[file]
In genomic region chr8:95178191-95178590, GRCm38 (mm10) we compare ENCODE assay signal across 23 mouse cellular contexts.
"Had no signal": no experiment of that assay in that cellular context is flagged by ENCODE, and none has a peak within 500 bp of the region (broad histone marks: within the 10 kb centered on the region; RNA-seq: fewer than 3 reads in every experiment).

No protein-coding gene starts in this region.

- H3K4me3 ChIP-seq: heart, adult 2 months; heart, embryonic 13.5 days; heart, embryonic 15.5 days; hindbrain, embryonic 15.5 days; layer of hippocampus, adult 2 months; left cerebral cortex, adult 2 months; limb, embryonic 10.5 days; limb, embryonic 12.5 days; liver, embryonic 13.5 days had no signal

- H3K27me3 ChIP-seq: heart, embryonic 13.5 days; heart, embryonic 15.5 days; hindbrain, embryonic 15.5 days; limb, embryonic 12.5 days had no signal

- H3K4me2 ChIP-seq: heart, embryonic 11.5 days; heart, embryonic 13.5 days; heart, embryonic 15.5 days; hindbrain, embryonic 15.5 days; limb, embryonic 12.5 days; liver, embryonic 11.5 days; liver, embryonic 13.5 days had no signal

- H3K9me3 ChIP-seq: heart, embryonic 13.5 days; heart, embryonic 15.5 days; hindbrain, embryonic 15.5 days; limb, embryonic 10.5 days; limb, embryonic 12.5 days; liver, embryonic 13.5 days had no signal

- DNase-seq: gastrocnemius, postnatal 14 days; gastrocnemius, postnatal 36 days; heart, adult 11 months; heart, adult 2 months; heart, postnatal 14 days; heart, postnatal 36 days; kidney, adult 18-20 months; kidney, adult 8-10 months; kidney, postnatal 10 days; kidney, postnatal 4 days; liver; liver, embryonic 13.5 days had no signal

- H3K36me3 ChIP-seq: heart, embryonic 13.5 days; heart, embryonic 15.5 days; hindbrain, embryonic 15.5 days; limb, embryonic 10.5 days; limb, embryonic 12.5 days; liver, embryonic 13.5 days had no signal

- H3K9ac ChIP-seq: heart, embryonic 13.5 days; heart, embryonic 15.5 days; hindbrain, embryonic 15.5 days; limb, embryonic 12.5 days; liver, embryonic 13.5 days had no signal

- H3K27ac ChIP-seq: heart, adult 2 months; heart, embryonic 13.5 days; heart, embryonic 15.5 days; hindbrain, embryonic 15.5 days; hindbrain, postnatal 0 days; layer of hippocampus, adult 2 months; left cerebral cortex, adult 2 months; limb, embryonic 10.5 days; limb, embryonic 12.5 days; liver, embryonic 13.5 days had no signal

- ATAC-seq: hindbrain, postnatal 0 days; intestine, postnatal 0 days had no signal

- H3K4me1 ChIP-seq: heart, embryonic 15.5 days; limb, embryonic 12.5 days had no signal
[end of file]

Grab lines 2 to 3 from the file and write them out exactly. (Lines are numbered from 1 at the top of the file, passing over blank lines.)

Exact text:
"Had no signal": no experiment of that assay in that cellular context is flagged by ENCODE, and none has a peak within 500 bp of the region (broad histone marks: within the 10 kb centered on the region; RNA-seq: fewer than 3 reads in every experiment).

No protein-coding gene starts in this region.